The Commission for Racial Equality has been asked to investigate a Tory candidate who demanded “send them back” in a provocative advertisement denouncing “asylum cheats”.
In a joint complaint to the CRE, Labour and Liberal Democrats in Castle Point, Essex, have accused Bob Spink of using language “reminiscent of the rhetoric of Enoch Powell”.
But the Conservative leader, Michael Howard has refused to disown his candidate, who has a track record of wading into controversy over abortion, capital punishment and homosexuality.
The move against Mr Spink, who is defending a majority of less than 1,000, threatens fresh embarrassment for Mr Howard, who has been accused of pandering to voters’ worst instincts with his continuing focus on immigration and asylum.
In his advertisement, the Tory candidate demanded an end to “asylum abuse”. It says: “What bit of ‘send them back’ don’t you understand Mr Blair?”
In their joint letter, Labour’s Luke Akehurst and Liberal Democrat James Sandbach asked for an investigation. They said: “Using phrases like ‘send them back’ sends out an appalling message, not only about the potential denial the right to asylum, but also to the wide community of citizens from ethnic minority backgrounds. The policy implications behind the phrase is one of forceable repatriation—it is language reminiscent of the rhetoric of Enoch Powell.” Castle Point has one of the lowest ethnic minority populations in southern England, with whites making up nearly 99 per cent of the population.
Mr Sandbach, a human rights lawyer, said people in the constituency had been “upset and offended” by the advertisement. “If Mr Spink is seeking to represent the whole constituency he should be sensitive in the way he talks about asylum seekers. Many asylum-seekers in genuine fear of their lives, and could be tortured if repatriated. They should not all be branded as illegals.”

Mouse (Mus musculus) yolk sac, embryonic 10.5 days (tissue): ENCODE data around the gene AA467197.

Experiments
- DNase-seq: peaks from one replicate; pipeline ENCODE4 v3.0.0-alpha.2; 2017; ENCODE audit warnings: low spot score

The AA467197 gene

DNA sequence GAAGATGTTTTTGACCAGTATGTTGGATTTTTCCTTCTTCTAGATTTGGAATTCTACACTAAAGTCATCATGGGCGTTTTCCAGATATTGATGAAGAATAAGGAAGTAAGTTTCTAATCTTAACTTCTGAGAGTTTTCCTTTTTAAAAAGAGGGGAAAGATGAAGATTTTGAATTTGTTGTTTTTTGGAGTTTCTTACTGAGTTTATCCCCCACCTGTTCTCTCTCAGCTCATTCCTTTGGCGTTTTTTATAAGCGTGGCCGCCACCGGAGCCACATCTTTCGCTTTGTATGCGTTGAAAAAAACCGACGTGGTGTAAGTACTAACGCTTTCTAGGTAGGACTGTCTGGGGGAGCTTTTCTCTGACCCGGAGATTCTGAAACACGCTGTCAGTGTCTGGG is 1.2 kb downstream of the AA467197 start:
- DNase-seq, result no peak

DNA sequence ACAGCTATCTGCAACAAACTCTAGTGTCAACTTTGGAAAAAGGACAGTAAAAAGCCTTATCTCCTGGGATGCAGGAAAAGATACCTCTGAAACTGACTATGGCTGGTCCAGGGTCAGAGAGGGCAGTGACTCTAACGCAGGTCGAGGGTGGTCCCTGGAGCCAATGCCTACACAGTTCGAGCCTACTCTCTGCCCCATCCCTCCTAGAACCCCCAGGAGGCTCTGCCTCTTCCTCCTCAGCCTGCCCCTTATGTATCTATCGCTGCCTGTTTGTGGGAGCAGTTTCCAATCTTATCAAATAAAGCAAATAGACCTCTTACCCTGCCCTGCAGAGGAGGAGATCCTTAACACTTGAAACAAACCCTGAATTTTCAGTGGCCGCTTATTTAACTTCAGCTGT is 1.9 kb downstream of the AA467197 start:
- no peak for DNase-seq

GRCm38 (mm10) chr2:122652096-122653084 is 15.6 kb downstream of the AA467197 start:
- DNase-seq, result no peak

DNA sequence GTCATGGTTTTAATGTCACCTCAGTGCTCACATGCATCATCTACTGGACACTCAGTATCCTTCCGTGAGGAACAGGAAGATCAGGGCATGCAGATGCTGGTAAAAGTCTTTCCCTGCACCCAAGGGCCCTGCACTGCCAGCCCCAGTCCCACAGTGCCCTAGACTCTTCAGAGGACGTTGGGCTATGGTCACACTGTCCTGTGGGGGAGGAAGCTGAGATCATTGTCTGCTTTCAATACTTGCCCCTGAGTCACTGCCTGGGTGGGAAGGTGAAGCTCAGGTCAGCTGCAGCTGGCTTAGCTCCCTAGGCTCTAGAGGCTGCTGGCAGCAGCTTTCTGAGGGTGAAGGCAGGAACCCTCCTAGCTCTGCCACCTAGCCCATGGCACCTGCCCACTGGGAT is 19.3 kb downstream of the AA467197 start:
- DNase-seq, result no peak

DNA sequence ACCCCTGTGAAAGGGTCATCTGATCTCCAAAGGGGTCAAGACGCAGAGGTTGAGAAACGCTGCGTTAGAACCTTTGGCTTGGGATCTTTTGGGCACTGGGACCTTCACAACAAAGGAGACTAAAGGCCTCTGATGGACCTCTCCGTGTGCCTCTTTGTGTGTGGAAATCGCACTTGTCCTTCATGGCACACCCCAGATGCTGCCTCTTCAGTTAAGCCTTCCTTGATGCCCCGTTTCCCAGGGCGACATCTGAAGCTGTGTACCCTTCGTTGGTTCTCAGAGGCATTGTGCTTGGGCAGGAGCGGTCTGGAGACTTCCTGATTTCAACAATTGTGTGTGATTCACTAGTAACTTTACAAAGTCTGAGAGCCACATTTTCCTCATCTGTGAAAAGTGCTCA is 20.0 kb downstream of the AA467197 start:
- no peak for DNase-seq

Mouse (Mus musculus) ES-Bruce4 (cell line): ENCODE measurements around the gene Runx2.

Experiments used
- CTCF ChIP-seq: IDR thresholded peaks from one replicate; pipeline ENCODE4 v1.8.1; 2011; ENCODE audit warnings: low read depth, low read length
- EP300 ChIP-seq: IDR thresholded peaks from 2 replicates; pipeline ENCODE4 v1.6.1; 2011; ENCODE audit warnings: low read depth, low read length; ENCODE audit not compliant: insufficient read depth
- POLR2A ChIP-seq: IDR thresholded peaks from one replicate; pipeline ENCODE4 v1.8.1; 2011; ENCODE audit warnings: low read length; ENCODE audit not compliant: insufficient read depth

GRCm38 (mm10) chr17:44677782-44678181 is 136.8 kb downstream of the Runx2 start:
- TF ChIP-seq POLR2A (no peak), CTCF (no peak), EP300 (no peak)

Alan Milburn, Labour’s campaign chief, said: “Bob Spink’s unscrupulous single issue campaign speaks volumes for Mr Howard’s Tories. It is all about exploiting issues, not dealing with them. Their campaign deserves to lose.”
Michael Howard vowed to keep immigration at the forefront of the Tories’ election campaign despite growing criticism of his hardline stance. He told The Independent: “I am sure there are people who would prefer me not to talk about it. I am not going to be intimidated. I am going to continue to talk about all the issues which I believe are important to the future of the country.”
He added: “I have thought this through very carefully. I know that some people disagree with my view. They are perfectly entitled to their view. I am entitled to talk about it. All I want is an honest debate.”
Mr Howard insisted no Tory frontbencher or candidate had asked him to tone down his language on immigration. “It is completely untrue,” he said. “There have been no such calls to me or my office.”
He defended his remarks to ITV’s Ask the Leader programme on Monday in which he suggested there might be more race riots if the immigration problem is not tackled.
“You can’t specify what might happen but I believe, as I’ve made clear very many times, that if we are to continue to have good community relations in this country you have to be vigilant. If people lose confidence in the system and believe it’s out of control, I believe that breeds a sense of insecurity and that’s damaging to good community relations.”